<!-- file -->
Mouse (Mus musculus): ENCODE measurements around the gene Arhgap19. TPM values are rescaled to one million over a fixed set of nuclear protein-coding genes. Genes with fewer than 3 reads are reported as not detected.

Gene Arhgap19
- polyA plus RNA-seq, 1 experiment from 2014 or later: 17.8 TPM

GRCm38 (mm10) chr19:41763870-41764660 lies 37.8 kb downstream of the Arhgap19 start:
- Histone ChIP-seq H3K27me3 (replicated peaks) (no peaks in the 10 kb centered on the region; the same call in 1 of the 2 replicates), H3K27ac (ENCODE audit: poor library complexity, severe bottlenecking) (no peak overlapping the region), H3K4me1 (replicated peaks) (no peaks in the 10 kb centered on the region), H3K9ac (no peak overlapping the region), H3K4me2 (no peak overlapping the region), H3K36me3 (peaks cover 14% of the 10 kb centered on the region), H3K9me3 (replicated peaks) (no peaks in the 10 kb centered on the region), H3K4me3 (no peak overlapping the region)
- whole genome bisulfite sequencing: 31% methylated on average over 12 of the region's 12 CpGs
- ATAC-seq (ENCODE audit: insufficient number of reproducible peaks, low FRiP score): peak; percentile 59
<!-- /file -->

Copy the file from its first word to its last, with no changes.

Mouse (Mus musculus): ENCODE measurements around the gene Arhgap19. TPM values are rescaled to one million over a fixed set of nuclear protein-coding genes. Genes with fewer than 3 reads are reported as not detected.

Gene Arhgap19
- polyA plus RNA-seq, 1 experiment from 2014 or later: 17.8 TPM

GRCm38 (mm10) chr19:41763870-41764660 lies 37.8 kb downstream of the Arhgap19 start:
- Histone ChIP-seq H3K27me3 (replicated peaks) (no peaks in the 10 kb centered on the region; the same call in 1 of the 2 replicates), H3K27ac (ENCODE audit: poor library complexity, severe bottlenecking) (no peak overlapping the region), H3K4me1 (replicated peaks) (no peaks in the 10 kb centered on the region), H3K9ac (no peak overlapping the region), H3K4me2 (no peak overlapping the region), H3K36me3 (peaks cover 14% of the 10 kb centered on the region), H3K9me3 (replicated peaks) (no peaks in the 10 kb centered on the region), H3K4me3 (no peak overlapping the region)
- whole genome bisulfite sequencing: 31% methylated on average over 12 of the region's 12 CpGs
- ATAC-seq (ENCODE audit: insufficient number of reproducible peaks, low FRiP score): peak; percentile 59